3. Conduct a comprehensive evaluation of the impact of the CATCH-UP program, collaborate closely with other RADx-UP projects in sharing data and adapting processes, and continuously communicate with our community partners to assess effectiveness and disseminate research findings. This evaluation will include measurement and dissemination of data related to 1) Provider-level Outcomes that include knowledge and attitudes of disease prevalence, clinical characteristics including typical and atypical symptoms and disease severity, testing importance and strategies, vaccination, importance and use of personal protective equipment, availability of testing and delays in return of results, and provider observations of patient attitudes and other reported barriers, 2) Care Process Outcomes such as testing, test positivity, and test refusal rates, influenza, pneumococcal, and zoster vaccination rates, 3) Community-level Outcomes that include the number of tests conducted by mobile testing units and the resulting test positivity rate, 4) Patient-level Outcomes such as knowledge and attitudes of disease prevalence, disease characteristics including severity and acute and chronic symptoms, risk perspective and preferences, importance and use of personal protective equipment, patient acceptance of various testing options, and facilitators and barriers to participating in testing and future vaccination programs, 5) Patient Factors such as demographics, social determinants of health, and clinical characteristics that may be associated with COVID-19 morbidity and mortality disparities or reach of each testing modality, and 6) Qualitative Outcomes including perceptions of facilitators and barriers to testing and the utility, effectiveness, and generalizability of the program, explored through key informant interviews, exit interviews, and in-depth program implementation process observations.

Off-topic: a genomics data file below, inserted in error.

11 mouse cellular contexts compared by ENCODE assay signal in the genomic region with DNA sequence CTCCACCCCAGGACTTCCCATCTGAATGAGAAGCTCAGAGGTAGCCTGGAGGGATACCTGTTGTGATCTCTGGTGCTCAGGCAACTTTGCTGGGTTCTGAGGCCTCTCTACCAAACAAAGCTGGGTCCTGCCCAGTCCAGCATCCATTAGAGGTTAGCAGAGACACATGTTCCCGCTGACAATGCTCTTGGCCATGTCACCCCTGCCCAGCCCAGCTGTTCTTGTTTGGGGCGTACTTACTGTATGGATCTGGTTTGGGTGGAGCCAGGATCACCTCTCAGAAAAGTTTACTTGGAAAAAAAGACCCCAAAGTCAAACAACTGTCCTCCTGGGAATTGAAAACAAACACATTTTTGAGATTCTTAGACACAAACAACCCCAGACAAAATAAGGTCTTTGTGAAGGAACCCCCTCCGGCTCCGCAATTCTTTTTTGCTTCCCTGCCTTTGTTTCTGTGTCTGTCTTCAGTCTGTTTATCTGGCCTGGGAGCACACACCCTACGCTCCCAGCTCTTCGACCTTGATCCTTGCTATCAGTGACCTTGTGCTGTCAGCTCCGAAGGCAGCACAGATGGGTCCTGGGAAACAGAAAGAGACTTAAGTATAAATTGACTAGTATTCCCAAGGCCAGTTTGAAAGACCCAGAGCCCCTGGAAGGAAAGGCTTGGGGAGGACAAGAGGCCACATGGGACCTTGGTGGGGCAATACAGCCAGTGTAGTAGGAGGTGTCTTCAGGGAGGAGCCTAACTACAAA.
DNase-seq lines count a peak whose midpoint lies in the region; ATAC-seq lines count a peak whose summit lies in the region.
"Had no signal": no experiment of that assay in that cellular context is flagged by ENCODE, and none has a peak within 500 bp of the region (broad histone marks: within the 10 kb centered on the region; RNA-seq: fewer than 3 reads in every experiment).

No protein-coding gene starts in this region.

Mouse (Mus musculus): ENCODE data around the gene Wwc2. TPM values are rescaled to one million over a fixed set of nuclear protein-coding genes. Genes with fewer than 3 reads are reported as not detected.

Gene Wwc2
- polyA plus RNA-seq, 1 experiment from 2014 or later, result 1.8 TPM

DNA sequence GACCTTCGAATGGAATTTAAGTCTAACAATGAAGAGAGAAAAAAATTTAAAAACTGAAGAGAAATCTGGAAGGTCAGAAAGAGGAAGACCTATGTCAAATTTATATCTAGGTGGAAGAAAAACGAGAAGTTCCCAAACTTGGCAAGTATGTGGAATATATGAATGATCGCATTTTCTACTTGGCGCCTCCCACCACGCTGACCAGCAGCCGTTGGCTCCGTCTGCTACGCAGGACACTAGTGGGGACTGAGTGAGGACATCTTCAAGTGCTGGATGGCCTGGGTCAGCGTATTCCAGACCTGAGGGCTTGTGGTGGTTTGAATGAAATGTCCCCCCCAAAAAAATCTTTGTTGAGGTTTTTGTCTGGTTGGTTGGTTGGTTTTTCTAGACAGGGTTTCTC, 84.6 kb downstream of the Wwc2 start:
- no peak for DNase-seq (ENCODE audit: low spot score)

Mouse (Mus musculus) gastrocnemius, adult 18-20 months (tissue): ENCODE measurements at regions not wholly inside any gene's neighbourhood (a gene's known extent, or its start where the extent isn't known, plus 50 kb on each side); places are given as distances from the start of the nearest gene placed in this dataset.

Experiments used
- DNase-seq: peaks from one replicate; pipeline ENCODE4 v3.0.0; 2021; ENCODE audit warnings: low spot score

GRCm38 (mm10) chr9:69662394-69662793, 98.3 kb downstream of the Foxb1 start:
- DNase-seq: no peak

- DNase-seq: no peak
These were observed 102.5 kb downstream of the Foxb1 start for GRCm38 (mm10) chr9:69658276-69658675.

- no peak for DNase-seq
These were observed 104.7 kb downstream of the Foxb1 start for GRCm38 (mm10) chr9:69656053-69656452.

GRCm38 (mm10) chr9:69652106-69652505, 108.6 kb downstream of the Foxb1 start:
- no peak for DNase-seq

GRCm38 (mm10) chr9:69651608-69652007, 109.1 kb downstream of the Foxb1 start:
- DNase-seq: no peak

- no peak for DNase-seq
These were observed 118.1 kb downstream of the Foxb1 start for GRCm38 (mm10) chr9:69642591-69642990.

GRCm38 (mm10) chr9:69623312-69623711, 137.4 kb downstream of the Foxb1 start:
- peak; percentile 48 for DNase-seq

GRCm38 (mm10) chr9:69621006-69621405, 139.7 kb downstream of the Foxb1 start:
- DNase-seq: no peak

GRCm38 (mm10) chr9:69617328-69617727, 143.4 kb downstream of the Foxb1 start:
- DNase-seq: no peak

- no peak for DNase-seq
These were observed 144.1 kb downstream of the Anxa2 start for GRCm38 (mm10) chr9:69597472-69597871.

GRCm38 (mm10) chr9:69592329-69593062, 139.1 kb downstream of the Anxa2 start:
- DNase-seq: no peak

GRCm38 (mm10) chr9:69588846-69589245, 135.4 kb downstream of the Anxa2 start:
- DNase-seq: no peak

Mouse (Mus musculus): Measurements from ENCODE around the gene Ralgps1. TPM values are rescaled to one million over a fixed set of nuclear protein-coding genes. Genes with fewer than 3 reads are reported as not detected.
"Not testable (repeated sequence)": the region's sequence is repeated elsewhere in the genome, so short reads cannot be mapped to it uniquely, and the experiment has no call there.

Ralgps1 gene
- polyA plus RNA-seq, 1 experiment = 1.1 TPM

Condition COVID19
Treatment Dissemination and Implementation Research
Clinical Study IdentifierNCT04870307
SponsorUniversity of Oklahoma
Last Modified on14 May 2021


Yes No Not Sure

Inclusion Criteria

Primary care practices located in Oklahoma
Priority to practices serving a majority of patients that are underserved or vulnerable populations (rural, minority, elderly)
Practices routinely using a certified electronic health record (EHR) will be eligible to participate, as practices that are still using paper records are either planning to close due to clinician retirement or will likely be implementing an EHR during the project, which would compromise their ability to participate
Practice-wide participation will be encouraged, but participation of all members within a practice (both clinicians and staff members) will not be required. The minimum acceptable level of participation will be one clinician and nurse/medical assistant dyad plus anyone else who would have to be involved to make changes in the processes of care (e.g. clinic manager) for that unit of care
Clinicians and staff members 18 years of age and older at the time of enrollment (consent)
Patients survey participants
Patients (or caregivers of patients) who are seen in eligible practices or community testing sites and received a recommendation for the patient to receive a SARS-CoV-2 diagnostic test
Patients (or their caregivers) who are 18 or older

Exclusion Criteria

Practices that are uninterested in reducing missed opportunities for guidelines-based testing for SARS-CoV-2
Solo practices with a clinician planning to retire within 12 months of enrollment will not be eligible for participation
Practices likely to experience ownership change in the next 12 months will not be eligible for participation
Patient survey participants
Patients unable to complete the consent process or survey instruments in English or Spanish
Patients or caregivers of patients who are under the age of 18